No, guinea pigs can’t eat the skin of a pineapple because it has small, hairy thorns that can leave your guinea pig with a bleeding mouth and potentially cause them to go into shock.

Not only that. The actual skin of a pineapple is hard for a guinea pig to eat. It’s very tough and hard to chew (even for cavies). Plus, it might have residual pesticides from when it was grown or stored (and pesticides aren’t good for cavies, either).

Are Pineapple Leaves Toxic To Guinea Pigs?

Don’t feed your guinea pigs the leaves of a pineapple tree, because they’re dangerous to eat. The leaves are toxic to them and can make them very sick. The sharp, bitter leaves aren’t good for their tummies and can cause digestive problems like diarrhea and stomach pain – and they’re also a choking hazard.

Can Guinea Pigs Drink Pineapple Juice?

It’s not safe for guinea pigs to drink pineapple juice. Even though it’s delicious to humans, there’s tons of sugar and is so acidic that it could make your furry friends very sick. Remember that overfeeding any fruit with a lot of water can make your small pet sick.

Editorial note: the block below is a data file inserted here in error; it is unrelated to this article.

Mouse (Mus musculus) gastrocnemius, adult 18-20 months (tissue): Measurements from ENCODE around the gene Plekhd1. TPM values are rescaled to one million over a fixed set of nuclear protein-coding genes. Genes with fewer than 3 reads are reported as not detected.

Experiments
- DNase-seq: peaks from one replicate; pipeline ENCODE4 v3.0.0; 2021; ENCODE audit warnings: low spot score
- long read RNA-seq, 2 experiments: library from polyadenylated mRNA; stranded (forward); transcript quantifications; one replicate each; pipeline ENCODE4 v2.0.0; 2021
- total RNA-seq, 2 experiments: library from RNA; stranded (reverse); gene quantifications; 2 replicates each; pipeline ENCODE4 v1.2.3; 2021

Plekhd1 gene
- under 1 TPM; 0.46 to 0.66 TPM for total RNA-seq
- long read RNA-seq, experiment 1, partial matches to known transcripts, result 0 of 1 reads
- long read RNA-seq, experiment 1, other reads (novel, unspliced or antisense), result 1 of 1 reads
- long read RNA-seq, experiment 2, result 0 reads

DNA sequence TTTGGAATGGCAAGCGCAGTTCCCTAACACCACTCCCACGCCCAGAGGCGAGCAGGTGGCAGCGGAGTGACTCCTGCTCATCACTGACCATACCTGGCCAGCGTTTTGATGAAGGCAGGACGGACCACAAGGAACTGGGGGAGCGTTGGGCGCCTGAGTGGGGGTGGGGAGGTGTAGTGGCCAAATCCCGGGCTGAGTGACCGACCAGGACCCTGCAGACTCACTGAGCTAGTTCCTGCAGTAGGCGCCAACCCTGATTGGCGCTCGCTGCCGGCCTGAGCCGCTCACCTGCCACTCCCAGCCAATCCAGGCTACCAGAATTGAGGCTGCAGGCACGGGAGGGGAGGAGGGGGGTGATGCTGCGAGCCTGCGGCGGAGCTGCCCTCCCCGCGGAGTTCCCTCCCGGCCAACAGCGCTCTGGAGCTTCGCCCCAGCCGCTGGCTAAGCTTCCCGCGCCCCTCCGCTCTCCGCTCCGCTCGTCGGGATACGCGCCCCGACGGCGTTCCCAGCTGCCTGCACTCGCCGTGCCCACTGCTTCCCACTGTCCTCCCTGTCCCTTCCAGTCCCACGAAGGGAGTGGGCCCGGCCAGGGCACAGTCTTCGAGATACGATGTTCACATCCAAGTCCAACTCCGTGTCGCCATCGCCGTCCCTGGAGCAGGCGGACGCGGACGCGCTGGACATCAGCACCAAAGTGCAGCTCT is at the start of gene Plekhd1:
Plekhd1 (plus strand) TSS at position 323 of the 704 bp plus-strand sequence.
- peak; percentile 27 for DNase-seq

Can Guinea Pigs Eat Pineapple Core?

The core of a pineapple can be eaten by guinea pigs safely. It’s just as nutritious as other fleshy parts of the pineapple. And as long as it’s fed in moderation (about a 1 inch cube per serving) there’s no problem.

Can Guinea Pigs Eat Frozen Pineapple?

Frozen pineapple isn’t a good treat for guinea pigs to eat. Actually, frozen pineapple (or other frozen food) really shouldn’t be given to guinea pigs.

Since frozen food isn’t part of their natural diet , it can cause digestive upset and other health problems.

Plus, cavy digestive systems are very sensitive, so they can get sick if they eat anything that’s too cold or that they’re not used to eating.

And if you want to keep your piggies teeth in good shape, you’d want to avoid giving them anything that’s tough chew – like a chunk of pineapple that’s hard as ice.

Now you might be thinking: “What if we let the pineapple melt a little before giving it to the piggies?”